This morning riding my bike up to the coffee shop I saw the usual sights one sees on a Monday morning in Madison. People opening up their shops, going to work, getting gas. Not quite taking their kids to school yet, but soon. If you want to remember what a busy little place downtown Madison is, get out early on a Sunday morning. When I bike up to my yoga class on Sunday mornings, it feels sometimes as if time has stopped. There are few cars, fewer pedestrians. There’s a kind of quiet that is lovely in its contrast to the way downtown Madison is most of the time.
This is one of the things I love best about living here. Downtown Madison is certainly a lovely tourist stop, and it’s great to have folks who come and appreciate our shops, Clifty Falls and the river. But it’s also a real town. People live here. All kinds of people.
There’s a school of urban design and city planning called new urbanism. Their basic principles are based on the belief that we built things, including cities and towns, a lot better back in the old days. For example, when downtown Madison was being built. Towns and neighborhoods should be built on a grid system to encourage connectivity. You’ve experienced this in downtown Madison if you’ve ever found yourself behind a slow car on 2nd St. and cut up to Main to get around it. That’s connectivity–more than one way to get to the same place. Communities should be based on a human scale, which means they should be walkable. Buildings should be beautiful and functional. Everything should be mixed use. New urbanists hate zoning. That we mix commercial with residential in Madison is exactly the way new urbanists feel it should be. Most appealing to me, communities should be diverse in terms of age, social class, cultures and races. An ambitious ideal, but hard to achieve.
|Streetscape at Norton Commons
courtesy of nortoncommons.com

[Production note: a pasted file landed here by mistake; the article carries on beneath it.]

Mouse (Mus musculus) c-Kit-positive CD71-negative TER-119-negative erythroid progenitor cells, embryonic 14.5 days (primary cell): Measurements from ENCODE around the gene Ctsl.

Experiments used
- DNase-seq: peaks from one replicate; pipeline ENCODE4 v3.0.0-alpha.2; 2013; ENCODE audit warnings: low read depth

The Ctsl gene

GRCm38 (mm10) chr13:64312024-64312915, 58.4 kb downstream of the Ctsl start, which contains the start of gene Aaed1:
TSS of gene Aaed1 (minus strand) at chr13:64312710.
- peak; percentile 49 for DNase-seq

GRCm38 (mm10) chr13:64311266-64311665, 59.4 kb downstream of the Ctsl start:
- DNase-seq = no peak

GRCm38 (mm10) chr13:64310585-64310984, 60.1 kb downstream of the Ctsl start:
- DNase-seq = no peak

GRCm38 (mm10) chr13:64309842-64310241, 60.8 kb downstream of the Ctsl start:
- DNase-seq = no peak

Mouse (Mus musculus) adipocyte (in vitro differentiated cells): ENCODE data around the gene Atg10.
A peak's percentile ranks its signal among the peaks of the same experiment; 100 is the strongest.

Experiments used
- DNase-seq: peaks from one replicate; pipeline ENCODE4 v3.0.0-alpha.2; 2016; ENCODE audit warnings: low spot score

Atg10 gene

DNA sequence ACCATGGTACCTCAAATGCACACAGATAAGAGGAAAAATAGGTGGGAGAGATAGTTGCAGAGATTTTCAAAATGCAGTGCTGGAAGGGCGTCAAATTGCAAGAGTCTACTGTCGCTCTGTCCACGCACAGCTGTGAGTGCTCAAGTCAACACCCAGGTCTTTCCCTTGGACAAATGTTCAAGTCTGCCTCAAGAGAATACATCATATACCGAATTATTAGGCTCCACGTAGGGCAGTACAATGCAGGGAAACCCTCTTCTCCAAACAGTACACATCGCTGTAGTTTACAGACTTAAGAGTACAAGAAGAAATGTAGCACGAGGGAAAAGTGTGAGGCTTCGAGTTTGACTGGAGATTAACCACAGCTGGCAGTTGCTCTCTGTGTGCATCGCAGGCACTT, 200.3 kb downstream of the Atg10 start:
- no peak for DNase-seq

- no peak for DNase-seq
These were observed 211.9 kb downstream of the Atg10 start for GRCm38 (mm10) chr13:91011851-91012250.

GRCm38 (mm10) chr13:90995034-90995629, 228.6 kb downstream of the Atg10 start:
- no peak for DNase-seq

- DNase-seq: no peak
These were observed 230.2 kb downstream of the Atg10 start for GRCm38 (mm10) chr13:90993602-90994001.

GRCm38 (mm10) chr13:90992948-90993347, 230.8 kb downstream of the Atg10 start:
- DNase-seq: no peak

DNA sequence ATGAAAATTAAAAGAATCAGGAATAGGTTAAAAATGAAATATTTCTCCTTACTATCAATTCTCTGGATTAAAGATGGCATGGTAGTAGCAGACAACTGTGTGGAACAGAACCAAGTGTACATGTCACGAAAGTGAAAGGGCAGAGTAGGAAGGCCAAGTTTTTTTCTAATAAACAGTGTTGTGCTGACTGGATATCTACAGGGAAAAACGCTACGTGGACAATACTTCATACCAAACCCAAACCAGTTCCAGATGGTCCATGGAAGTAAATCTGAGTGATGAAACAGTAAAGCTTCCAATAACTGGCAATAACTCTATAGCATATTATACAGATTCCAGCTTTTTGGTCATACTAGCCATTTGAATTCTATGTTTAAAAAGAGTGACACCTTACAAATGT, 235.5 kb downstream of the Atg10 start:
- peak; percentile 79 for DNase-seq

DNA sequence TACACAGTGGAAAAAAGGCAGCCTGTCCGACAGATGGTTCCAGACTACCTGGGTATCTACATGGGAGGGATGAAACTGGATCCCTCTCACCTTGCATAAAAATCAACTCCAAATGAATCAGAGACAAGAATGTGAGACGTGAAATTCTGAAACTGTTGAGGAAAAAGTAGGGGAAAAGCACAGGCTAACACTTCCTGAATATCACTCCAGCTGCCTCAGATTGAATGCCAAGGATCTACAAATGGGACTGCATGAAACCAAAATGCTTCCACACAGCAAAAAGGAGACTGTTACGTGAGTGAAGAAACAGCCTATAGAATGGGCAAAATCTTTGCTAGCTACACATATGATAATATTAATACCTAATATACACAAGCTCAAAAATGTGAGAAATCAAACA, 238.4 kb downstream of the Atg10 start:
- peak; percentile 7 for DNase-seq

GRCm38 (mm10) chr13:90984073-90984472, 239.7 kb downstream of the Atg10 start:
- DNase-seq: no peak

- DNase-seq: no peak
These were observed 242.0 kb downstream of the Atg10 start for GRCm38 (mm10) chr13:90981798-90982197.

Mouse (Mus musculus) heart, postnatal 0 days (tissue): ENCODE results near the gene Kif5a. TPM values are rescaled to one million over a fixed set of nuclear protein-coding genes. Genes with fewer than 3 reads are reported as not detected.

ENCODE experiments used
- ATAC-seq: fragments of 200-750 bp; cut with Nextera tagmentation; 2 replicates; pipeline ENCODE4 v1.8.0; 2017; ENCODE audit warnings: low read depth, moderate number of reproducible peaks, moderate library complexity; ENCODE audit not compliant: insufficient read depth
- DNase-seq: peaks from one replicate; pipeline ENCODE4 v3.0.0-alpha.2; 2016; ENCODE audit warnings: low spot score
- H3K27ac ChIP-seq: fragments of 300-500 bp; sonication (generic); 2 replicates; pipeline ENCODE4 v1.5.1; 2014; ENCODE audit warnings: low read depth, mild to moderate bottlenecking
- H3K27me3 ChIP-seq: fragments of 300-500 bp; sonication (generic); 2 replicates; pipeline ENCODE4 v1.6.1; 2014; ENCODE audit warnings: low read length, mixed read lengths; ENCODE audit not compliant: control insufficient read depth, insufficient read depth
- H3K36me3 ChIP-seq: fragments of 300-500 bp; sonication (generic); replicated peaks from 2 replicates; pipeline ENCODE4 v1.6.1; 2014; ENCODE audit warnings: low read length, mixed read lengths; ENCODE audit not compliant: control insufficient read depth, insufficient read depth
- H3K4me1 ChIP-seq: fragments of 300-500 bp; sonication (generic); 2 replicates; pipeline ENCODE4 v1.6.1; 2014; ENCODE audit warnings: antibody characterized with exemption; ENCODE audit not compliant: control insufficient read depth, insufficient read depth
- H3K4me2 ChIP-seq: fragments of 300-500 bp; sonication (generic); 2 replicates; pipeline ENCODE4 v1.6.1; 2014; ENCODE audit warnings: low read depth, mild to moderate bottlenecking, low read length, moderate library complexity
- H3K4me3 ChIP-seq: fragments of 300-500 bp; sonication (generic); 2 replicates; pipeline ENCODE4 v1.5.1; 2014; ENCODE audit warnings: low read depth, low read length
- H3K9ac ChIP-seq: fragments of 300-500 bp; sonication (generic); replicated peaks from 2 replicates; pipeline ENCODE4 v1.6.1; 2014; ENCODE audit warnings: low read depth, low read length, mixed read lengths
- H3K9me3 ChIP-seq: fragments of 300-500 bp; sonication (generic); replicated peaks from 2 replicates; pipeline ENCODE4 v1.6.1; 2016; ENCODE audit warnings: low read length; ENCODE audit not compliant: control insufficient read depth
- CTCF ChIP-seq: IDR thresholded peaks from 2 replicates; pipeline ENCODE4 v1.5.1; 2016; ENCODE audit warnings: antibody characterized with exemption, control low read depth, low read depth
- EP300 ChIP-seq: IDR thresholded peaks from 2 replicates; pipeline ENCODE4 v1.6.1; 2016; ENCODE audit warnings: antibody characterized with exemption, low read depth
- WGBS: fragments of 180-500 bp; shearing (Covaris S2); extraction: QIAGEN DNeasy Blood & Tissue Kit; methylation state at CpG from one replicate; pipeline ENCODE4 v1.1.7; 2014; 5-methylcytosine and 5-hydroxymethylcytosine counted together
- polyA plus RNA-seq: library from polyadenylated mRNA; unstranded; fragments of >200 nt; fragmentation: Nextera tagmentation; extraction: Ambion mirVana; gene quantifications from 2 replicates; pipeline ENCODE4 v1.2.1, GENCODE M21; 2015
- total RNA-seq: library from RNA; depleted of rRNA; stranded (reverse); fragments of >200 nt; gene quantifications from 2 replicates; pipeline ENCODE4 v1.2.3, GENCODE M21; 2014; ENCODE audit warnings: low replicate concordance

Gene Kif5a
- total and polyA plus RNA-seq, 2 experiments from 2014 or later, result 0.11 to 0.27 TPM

New urbanists would like to see us build new places that are more like Madison, and they give it their best shot. You can check out a new urbanist development right down the road in Louisville at Norton Commons, that weird looking subdivision at the junction of I-71 and I-265. If you drive through Norton Commons, it looks like what I guess Madison may have looked like in its infancy, only it’s surrounded by interstate. And you’ll quickly notice that it’s decidedly upscale.
This is the problem with a lot of new urbanist developments. Diversity is a hard thing to achieve in a segregated world. If you build a place that is beautiful and walkable, it seems to attract people with money. And then the people with money largely don’t want poor people living around them.
Luckily for us in Madison, you don’t really get that choice. If you are a rich person and you don’t want anyone who’s not in your income bracket as a neighbor, you should not buy a house in downtown Madison. People will tell you that downtown Madison has its “bad” parts of town, but let us not kid ourselves into believing that any of us are living farther than two blocks away from folks who are working class, if not in out-and-out poverty.
This is part of what makes downtown Madison a real town. I’ve visited other tourist towns that are quaint and beautiful. They have helpful signs directing you to all the important shops and shady sidewalks with café tables. I can walk along their streets and encounter a lot of other people who are pretty much just like me. But I often miss the sense that these are real towns. Sure people live there, but the people who live there may also live someplace else for part of the year. Or it may be the third or fourth or fifth place they have lived.
In these towns, it feels whatever parts of the community didn’t fit into their particular image of themselves as a town people would like to visit have been largely erased. Or perhaps have gone underground, somewhere invisible to visitors like myself. You’ll see a lot happening in those towns, but most of the action seems to be centered around visitors.
Tourism is a great thing, and I think it’d be wonderful to see more of it in Madison. But I’d hate to see Madison ever lose its realness, it’s essence as a place where all kinds of people live and work. As in all encounters with reality, that means developing some tolerance, if not appreciation, for the parts of our community that may not fit perfectly into your own particular vision of what Madison should be. If you want to love downtown Madison, you might have to love the drunken argument outside of your window at 2 in the morning as much as you love the coffee shop. You might have to love the fact that downtown is not a place designed for cars, which means you’ll often have to park somewhere and walk a few blocks to get where you’re going. You might have to love the loud, obnoxious teenagers or the slow, cranky old people as much as you love your friendly neighbors. Real places are complicated and sometimes, quite frankly, annoying. And though that is not one of the principles of new urbanism, perhaps it should be. Communities should be complex, imperfect, and therefore, real.